The Federal Reserve’s third round of quantitative easing is still young, but that hasn’t stopped the major investment firms from analyzing it. The consensus so far is that the program isn’t working as well as might have been expected. Some analysts actually believe the program is the reason for the economy’s poor recovery.


A Morgan Stanley (NYSE:MS) report, entitled QE3-More Is Required, enumerates the most prominent aspects of the latest Federal Reserve program. The report warns that the effects of the program may not be as powerful as some investors assume, but are statistically significant.

According to the investment bank’s analysis, which was performed on a week to week basis, the most prominent attribute of QE3 is that size matters. Morgan Stanley (NYSE:MS) suggests that if the Fed sees the same correlation in its analysis, it is likely to try to widen its program.

Stock market returns were more positive when the Federal Reserve bought more stuff. Purchases of mortgage backed securities, a major part of the QE3 program, were more significantly correlated with positive stock market returns than purchases of treasuries bills.

Interestingly, the analysts found that stock market returns were not correlated with investments made by the Fed in the week before period. This means that the effects of the easing are short term, at least when it comes to stock market returns.

There are also, according to analysis of the Fed’s last program, QE2, diminishing returns associated with the central bank’s intervention. Correlation of stock market returns with Fed purchases declined as the program went on.

The analysis comes to the conclusion that the expected effect of the latest Fed purchases is 25 basis points per week. That figure, as the report points out, falls in line with the average volatility since the advent of the 2008 financial crisis.

As most investors already assume, the report forecasts that the Federal Reserve’s short term lending rate will not increase any time soon. The Federal Reserve’s policy is almost entirely focused on quantitative easing. Rates can’t go any lower, and raising them would be counterproductive.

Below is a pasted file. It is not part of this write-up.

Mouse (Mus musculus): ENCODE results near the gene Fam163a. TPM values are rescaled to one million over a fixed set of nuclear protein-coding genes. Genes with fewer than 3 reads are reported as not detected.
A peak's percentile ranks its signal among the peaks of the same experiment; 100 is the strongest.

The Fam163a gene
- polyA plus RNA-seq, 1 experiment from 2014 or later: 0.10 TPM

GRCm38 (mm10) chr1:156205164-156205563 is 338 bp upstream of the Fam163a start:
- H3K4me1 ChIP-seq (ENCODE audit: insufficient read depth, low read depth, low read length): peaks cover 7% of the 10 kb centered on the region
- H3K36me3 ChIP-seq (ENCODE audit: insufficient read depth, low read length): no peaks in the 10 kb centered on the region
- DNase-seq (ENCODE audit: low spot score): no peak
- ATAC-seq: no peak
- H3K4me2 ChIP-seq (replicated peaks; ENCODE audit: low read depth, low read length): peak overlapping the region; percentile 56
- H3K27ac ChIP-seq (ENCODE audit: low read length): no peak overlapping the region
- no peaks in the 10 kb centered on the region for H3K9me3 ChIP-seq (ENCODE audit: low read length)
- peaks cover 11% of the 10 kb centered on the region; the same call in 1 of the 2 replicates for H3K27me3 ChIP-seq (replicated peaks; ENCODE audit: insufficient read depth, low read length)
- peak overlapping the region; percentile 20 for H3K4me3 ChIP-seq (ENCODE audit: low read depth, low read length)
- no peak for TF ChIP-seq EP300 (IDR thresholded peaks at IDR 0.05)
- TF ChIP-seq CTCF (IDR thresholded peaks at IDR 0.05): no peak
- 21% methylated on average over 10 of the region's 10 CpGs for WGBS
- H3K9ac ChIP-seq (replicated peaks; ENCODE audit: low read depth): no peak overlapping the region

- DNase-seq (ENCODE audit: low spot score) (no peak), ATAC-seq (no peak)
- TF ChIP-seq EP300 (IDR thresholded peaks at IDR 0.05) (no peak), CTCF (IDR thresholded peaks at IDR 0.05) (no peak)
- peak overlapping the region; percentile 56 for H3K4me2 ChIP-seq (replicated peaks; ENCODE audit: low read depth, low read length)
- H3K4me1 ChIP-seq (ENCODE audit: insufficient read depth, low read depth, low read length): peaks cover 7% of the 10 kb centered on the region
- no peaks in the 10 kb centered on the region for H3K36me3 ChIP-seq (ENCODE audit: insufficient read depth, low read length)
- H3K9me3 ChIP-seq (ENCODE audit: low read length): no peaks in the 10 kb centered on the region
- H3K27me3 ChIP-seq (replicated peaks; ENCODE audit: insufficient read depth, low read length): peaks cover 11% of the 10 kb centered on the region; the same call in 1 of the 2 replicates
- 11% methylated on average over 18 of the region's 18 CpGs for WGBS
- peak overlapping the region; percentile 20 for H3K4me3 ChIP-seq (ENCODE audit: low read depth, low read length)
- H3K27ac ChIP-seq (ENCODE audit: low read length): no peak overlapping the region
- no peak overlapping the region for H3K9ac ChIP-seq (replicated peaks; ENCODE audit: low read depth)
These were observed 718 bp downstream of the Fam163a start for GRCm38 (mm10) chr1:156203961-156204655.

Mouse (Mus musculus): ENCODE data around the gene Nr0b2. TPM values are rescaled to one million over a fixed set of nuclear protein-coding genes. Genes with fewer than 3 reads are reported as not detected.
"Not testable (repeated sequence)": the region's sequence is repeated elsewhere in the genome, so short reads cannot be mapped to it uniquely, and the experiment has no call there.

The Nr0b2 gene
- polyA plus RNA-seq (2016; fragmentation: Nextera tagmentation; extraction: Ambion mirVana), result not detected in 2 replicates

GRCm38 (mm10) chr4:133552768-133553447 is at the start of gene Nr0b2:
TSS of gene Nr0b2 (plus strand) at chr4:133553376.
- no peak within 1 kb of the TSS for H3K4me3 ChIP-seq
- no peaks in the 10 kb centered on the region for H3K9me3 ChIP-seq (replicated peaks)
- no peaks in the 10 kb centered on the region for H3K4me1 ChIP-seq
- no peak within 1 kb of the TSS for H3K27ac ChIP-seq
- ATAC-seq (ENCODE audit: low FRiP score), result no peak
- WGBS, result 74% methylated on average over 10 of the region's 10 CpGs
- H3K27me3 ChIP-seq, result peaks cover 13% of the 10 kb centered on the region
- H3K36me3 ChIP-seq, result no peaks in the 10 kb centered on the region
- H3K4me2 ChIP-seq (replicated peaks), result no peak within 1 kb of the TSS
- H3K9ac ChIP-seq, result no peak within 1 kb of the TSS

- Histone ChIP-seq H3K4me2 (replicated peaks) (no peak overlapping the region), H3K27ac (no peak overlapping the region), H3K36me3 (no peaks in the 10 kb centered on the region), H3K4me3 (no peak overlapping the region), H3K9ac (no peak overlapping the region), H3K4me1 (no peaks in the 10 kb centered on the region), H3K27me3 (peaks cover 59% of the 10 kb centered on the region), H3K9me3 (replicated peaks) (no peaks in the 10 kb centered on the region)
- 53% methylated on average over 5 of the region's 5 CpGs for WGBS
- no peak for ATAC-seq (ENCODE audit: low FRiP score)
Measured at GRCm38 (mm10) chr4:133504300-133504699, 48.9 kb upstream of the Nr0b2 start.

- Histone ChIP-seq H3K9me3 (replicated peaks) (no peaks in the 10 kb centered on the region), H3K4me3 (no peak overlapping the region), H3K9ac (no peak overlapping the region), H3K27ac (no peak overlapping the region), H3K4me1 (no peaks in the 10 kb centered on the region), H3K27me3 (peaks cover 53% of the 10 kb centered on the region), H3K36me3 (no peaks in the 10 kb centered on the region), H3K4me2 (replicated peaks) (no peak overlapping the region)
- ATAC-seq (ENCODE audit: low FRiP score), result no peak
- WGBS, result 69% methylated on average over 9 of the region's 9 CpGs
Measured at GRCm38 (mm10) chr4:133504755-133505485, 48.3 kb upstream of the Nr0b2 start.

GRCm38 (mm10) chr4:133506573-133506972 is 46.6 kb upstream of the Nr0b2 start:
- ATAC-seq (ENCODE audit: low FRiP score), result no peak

QE3 Stocks

So what kinds of stocks should an investor look toward in such a climate? According to Morgan Stanley (NYSE:MS), the answer is healthcare. The firm’s analysts are overweight healthcare stocks and technology stocks.

Stocks to avoid, according to the analysis, include those in the discretionary sector and those in the industrial sector. Whether or not that analysis holds up for the entirety of QE3 will depend on many other factors, and the entirety could be an eternity.

As the report points out, QE3, unlike its predecessors, does not have a fixed expiration date. It is open ended. That means there will probably never be a QE4, but the Federal Reserve is likely to tweak QE3 periodically, in order to do what they see fit to the economy.

Citigroup Inc. (NYSE:C) analysts agree that the new round of quantitative easing isn’t working very effectively, but they give at least some distinct reasons for the fallout.

Essentially, according to the Citigroup Inc. (NYSE:C) report, investors seeking steady income are being driven from the bond markets to the equity markets because of globally low interest rates.

Company’s boards are more inclined to give their shareholder’s what they want, higher dividends, than what might be best longer term. If CEOs do not follow this path, according to the report, they may find themselves, under shareholder pressure, replaced by an executive that does.

This means that capital expenditure will not pay off in the short term for executives and global equities, which will be supported by dividend yields and share buyback programs. Firms not investing in capital expansion can expect their profitability to slow in growth.

Separated entirely from the Morgan Stanley (NYSE:MS) report, Citigroup Inc. (NYSE:C) analysts believe that the new round of quantitative easing simply provides investors and firms with the wrong incentives.

The reasoning of the thesis is compelling, and it could be offered as a good explanation for what has been happening in the markets. Perhaps quantitative easing is actually slowing real growth, while providing illusory growth right now.

The Citigroup Inc. (NYSE:C) analysis would explain why the American economy has shown increases in corporate profitability and buoyant equity prices, but less than adequate job creation.

Morgan Stanley and Citigroup both believe that quantitative easing is not working. Morgan Stanley’s analysis, based purely on statistical returns, shows that more will need to be done in order to continue pushing equity prices upward.

Citigroup suggests that it is Federal Reserve policies that are slowing growth in the economy as a whole. The argument will surely be a favorite of those arguing against Fed intervention, but is just one of many jostling theses at this stage.